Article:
Written By: Robert Khan and Tom Salinsky
Directed By: Lisa Bowerman
Cast: Maureen O'Brien (Vicki), Peter Purves (Steven Taylor/The Doctor/Narrator), Mark Frost (Niccolo Machiavelli), Jamie Ballard (Guiliano de Medici), Robert Hands (Pope Leo X), Olivia Poulet (Carla),
Joe Bor (Guard Captain).
Big Finish Productions - Released November 2016
This month’s offering in this mini-season of First Doctor stories sees Ian and Barbara give way to Steven Taylor, once again reprised by Peter Purves who also vocalises William Hartnell’s Doctor and provides most of the story's narration. He is joined for this historical adventure by Maureen O’Brien, who once again brings the youthful Vicki to life as if she were only on television last year rather than fifty years ago.
A failed attempt by the Doctor to take his companions to the 2784 Olympics results in them instead finding themselves in early 16th century Florence, where the TARDIS just so happens to land in the cellar of a house belonging to none other than Niccolo Machiavelli, a man whose infamous reputation in print, largely exceeds his actual achievements.Mark Frost gives an enjoyable performance as Machiavelli who is by turns charming and devious as he attempts to regain favour in the eyes of the influential Medici family who are represented in this story by Guiliano de Medici, ruler of Florence and his brother, the newly elected Pope Leo X.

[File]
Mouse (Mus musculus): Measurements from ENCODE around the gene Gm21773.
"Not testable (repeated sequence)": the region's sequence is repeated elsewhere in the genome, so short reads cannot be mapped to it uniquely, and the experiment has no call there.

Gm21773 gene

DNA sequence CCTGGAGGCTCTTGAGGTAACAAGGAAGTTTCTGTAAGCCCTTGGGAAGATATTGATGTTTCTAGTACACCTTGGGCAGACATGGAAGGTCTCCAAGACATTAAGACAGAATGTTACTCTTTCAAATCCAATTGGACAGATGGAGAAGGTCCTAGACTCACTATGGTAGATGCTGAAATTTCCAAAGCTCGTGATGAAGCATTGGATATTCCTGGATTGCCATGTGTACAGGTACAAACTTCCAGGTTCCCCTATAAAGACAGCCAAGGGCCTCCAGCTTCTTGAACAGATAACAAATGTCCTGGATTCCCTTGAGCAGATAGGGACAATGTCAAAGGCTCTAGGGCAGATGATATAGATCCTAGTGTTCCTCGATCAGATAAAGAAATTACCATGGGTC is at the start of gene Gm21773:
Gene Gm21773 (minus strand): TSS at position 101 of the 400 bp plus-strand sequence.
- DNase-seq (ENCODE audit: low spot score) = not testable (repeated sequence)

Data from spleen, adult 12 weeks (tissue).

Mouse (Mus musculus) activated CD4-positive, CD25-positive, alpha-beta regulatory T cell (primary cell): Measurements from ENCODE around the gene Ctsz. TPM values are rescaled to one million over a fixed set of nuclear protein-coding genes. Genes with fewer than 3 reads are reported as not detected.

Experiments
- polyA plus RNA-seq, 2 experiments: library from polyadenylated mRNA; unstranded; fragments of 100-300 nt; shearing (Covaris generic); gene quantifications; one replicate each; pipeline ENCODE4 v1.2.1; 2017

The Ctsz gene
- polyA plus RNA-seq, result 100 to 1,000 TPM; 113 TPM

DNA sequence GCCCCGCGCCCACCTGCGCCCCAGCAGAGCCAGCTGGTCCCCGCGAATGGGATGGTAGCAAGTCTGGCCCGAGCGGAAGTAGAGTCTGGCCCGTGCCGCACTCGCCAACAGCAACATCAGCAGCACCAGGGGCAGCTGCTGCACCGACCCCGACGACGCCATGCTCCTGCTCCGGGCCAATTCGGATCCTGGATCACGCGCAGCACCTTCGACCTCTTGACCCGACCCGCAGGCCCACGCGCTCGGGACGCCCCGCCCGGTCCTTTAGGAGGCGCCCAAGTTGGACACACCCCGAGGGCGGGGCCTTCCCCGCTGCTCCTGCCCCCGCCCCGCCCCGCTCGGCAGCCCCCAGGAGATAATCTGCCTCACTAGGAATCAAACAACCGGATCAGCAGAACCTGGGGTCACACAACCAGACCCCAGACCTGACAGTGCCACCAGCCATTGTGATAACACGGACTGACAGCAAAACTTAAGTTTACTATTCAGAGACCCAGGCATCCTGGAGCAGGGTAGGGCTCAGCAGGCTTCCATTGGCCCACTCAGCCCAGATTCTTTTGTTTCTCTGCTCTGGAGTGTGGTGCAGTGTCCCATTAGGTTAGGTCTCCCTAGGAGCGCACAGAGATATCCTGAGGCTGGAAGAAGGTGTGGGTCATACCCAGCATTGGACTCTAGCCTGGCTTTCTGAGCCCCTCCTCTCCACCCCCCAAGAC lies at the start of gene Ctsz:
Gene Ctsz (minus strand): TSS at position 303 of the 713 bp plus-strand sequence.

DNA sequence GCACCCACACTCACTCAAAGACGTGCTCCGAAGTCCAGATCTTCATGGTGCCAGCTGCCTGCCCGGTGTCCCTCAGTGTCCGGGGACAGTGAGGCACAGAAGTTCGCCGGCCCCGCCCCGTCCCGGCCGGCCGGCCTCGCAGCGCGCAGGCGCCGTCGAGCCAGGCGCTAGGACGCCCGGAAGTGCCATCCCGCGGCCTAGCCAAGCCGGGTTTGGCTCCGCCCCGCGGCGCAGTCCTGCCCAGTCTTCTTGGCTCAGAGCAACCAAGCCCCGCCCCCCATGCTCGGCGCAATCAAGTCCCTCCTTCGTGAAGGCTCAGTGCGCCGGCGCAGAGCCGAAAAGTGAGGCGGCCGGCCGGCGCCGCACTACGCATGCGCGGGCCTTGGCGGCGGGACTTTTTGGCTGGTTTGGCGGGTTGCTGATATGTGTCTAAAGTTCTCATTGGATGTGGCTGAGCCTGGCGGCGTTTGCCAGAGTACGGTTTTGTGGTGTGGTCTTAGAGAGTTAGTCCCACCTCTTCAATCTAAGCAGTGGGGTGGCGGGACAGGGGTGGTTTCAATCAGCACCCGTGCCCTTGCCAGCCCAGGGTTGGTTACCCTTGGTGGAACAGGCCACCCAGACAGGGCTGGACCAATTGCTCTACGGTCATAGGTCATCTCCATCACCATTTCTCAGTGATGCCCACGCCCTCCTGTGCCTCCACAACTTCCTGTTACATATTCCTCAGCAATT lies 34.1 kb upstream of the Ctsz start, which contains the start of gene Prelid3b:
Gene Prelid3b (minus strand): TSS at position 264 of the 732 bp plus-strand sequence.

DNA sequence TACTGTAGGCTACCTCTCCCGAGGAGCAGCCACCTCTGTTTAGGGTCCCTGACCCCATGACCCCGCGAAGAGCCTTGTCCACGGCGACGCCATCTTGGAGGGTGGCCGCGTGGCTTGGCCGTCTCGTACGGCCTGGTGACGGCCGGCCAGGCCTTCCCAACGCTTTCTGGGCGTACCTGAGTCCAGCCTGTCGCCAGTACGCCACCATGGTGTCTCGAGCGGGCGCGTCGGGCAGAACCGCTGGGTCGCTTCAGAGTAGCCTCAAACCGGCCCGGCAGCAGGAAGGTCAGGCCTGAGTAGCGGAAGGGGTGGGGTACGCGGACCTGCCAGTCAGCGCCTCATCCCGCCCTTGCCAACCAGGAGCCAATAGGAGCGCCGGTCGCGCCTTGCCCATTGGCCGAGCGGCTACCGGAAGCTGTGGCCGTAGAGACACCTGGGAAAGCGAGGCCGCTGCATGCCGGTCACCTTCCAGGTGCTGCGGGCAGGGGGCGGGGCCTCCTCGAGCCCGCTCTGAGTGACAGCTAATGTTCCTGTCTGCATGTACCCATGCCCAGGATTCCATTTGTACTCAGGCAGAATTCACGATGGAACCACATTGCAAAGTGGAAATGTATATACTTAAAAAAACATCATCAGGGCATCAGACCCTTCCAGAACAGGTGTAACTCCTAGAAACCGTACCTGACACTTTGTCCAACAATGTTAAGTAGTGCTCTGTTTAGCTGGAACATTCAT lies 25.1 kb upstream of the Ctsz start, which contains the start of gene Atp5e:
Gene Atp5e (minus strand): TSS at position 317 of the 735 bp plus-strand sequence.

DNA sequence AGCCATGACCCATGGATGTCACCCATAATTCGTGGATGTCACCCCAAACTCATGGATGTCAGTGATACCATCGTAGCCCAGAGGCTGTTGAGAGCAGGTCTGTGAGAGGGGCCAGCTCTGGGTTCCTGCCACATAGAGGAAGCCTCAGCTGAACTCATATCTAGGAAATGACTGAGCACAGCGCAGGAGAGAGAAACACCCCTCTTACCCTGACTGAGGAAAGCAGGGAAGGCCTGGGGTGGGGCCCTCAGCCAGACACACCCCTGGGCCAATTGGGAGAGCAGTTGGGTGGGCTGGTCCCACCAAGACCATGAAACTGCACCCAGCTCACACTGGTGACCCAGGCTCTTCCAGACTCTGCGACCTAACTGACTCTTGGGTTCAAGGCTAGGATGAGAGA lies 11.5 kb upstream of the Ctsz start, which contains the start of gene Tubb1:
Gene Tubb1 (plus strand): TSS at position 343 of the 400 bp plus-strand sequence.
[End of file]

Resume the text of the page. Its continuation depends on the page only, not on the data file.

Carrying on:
The two brothers make an enjoyable double-act of contrasting characters. Jamie Ballard is ruthlessly cutthroat as Guiliano whilst Robert Hands gets to enjoy being a clever pontiff who forms an interesting friendship with Vicki. This allusion to Leo X’s historical reputation as “the gay Pope” is only hinted at, but this is one of several moments that make this story feel that it is not quite as contemporary to the TV series of 1965 as some of the other Early Adventures releases. There are some fun scenes with the Guard Captain played by Joe Bor, although his estuary accent seems a little out of place compared to the other RP speaking characters who are more typical of the TV series.
There are definite shades of Dennis Spooner in this story although thankfully it does not at any point descend to the level of farce experienced in The Romans. It is welcome to see that Big Finish have encouraged new writers Robert Khan and Tom Salinsky to produce a story of a not often visited area of history.
Overall, this is a very enjoyable historical tale with a strong cast which occasionally feels a little more post-modern than the 1965 series it is attempting to emulate. However, it is nonetheless a welcome addition to this range.